Obama campaign hopes to energize New Haven support

As Barack Obama took the stage in Charlotte, N.C., to accept the Democratic party’s nomination for president Thursday night, his campaign organized a watch party that drew dozens of New Haven supporters.

Around 80 New Haven residents from across the city gathered at 100 York St., in the apartment of Lydia Bornick, executive director of the New Haven Public Education Fund, to watch the final night of the 2012 Democratic National Convention. Active involvement in New Haven’s grassroots efforts supporting Obama’s re-election has not reached the same level as it did four years ago — prompting organizers of the party to view it as an opportunity to recruit volunteers and plan for the last stretch of the campaign.

“Today is about celebrating Obama’s re-nomination together and energizing people to volunteer,” Bornick said. “This party is one way to get New Haven residents to actively take part in this presidential campaign.”

Bornick, who campaigned for Obama in the 2008 presidential race, said the president can count on an “amazingly strong” volunteer base in New Haven. In the past four years, she said, the city Democrats have been supportive of the Obama administration, particularly his landmark healthcare reform law. Though Obama supporters in New Haven — a city in which 30 out of 30 aldermen are Democrats — are united by their belief in the president’s ideas, Bornick added, they have yet to coordinate their efforts through one entity this election season.

Raymond Zheng, a member of the Obama campaign based in West Hartford, attributed this decline in direct involvement to loss of contact between local volunteers and the national campaign. He added that after Obama’s victory in 2008, the campaign did not continue to reach out to volunteers in the area because of a lack of funding and resources, causing them to become less active.

“The majority of volunteers felt left out,” Zheng said. “[The lack of involvement] is a great frustration and my job right now is to work with volunteers here to try to re-establish what we had before.”

At the party, attendees planned specific initiatives intended to reach out to as many donors and volunteers as possible in the New Haven area. They said they will hold weekly voter registration drives in the New Haven Farmer’s Market in front of City Hall on Wednesdays, as well as phone-banking events on Tuesdays and Thursdays. They will also be coordinating canvassing operations in key states like Pennsylvania and New Hampshire, and local Obama supporters are advocating the establishment of an Obama re-election headquarters in New Haven, Bornick said.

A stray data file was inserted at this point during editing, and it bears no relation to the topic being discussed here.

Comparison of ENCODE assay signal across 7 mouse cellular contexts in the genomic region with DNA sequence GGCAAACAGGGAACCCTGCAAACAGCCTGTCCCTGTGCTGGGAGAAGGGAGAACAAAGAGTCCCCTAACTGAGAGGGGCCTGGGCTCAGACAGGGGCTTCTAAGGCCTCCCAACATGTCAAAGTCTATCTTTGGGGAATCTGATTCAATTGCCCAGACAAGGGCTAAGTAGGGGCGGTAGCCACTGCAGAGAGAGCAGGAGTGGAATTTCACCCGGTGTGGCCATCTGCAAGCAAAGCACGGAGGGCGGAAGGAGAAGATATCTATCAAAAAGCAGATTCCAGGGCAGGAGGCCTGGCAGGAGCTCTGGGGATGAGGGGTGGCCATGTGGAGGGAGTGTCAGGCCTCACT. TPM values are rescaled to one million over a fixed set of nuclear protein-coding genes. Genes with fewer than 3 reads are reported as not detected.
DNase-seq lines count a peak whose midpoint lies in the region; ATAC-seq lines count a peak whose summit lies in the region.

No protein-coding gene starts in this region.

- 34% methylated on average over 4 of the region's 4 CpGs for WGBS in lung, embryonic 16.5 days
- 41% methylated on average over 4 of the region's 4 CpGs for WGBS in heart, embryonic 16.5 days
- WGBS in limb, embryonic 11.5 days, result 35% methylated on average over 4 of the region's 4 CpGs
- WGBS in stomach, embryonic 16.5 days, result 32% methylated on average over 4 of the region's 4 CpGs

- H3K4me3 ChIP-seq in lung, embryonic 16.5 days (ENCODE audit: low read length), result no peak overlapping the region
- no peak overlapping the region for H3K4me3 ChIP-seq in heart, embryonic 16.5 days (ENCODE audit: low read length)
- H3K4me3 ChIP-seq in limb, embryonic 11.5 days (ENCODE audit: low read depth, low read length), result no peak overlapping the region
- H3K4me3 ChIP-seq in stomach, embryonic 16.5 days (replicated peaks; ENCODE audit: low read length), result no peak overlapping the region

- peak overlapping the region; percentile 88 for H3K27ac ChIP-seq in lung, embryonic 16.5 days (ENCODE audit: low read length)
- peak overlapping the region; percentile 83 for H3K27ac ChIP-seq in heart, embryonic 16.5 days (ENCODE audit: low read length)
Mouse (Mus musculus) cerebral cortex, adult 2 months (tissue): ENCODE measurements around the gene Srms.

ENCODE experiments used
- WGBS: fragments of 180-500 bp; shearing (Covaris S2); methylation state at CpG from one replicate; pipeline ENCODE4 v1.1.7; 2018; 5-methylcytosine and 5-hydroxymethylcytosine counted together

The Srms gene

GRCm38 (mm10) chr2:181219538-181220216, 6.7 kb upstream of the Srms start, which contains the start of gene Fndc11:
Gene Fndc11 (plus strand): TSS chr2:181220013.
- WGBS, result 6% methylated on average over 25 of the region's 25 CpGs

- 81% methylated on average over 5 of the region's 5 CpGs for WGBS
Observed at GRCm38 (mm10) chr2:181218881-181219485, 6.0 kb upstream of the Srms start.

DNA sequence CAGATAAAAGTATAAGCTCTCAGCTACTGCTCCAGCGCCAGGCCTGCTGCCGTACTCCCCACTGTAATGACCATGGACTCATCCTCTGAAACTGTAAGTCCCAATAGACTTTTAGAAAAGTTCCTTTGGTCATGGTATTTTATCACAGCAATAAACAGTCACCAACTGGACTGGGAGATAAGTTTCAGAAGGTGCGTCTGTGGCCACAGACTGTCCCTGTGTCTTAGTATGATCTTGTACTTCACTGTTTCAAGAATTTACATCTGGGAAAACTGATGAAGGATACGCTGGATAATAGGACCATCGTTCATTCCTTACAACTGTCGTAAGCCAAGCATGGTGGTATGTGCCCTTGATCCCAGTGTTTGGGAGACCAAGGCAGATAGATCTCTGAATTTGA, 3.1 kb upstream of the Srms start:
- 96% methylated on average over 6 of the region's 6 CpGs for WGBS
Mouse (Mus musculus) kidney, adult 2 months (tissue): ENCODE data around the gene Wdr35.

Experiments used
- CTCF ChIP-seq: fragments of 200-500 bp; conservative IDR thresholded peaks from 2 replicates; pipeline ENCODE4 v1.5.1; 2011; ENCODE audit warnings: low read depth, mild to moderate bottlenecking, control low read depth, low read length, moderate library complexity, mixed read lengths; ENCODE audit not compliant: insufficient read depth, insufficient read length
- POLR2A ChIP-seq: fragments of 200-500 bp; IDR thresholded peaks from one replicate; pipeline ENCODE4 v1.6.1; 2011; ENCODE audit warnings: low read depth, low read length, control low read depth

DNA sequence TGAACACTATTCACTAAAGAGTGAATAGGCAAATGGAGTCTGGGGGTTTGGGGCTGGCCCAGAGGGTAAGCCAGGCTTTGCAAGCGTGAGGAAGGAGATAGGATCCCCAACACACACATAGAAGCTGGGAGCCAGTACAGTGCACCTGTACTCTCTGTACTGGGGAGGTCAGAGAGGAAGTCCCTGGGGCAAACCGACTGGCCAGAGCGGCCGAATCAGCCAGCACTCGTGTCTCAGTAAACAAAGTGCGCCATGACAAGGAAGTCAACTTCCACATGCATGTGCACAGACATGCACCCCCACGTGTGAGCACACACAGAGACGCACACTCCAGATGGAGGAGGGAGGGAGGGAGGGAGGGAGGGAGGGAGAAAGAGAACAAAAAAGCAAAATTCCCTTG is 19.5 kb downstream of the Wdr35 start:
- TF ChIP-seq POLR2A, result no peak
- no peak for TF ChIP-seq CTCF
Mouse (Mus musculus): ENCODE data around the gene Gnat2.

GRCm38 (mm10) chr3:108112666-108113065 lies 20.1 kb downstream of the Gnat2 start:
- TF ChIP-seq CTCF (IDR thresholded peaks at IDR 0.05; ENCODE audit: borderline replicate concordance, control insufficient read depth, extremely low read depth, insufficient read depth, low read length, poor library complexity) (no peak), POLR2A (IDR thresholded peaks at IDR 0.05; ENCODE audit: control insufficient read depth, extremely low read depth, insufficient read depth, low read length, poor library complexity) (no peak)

Three volunteers interviewed said that during the four years of his administration, Obama has begun to address the needs of New Haveners, including high-quality public education, new job opportunities and the integration of minorities and youth into the political system.

“That’s why I think it’s very important that President Obama be re-elected,” said Pia Pyles, an attorney and a New Haven resident. “He needs to be able to continue what he started.”

In particular, Pyles added, one of the major issues at stake is the Affordable Care Act that Obama signed into law on March 23, 2010. Pyles said that as a woman living in New Haven, she is very excited about the benefits provided to women by the law, including no-cost access to mammograms, screening for cervical cancer, contraceptive counseling and breast-feeding support.

Pyles, who was also active in Obama’s 2008 presidential campaign, echoed the hopes of the party’s organizers that more residents of New Haven would pledge their active support in this “crucial” race through door-to-door campaigning and phone-banking.

“We’re in the home stretch,” she said. “Obama does need our help.”

Obama will face off against GOP nominee and former Massachusetts Gov. Mitt Romney in the general election on Nov. 6.

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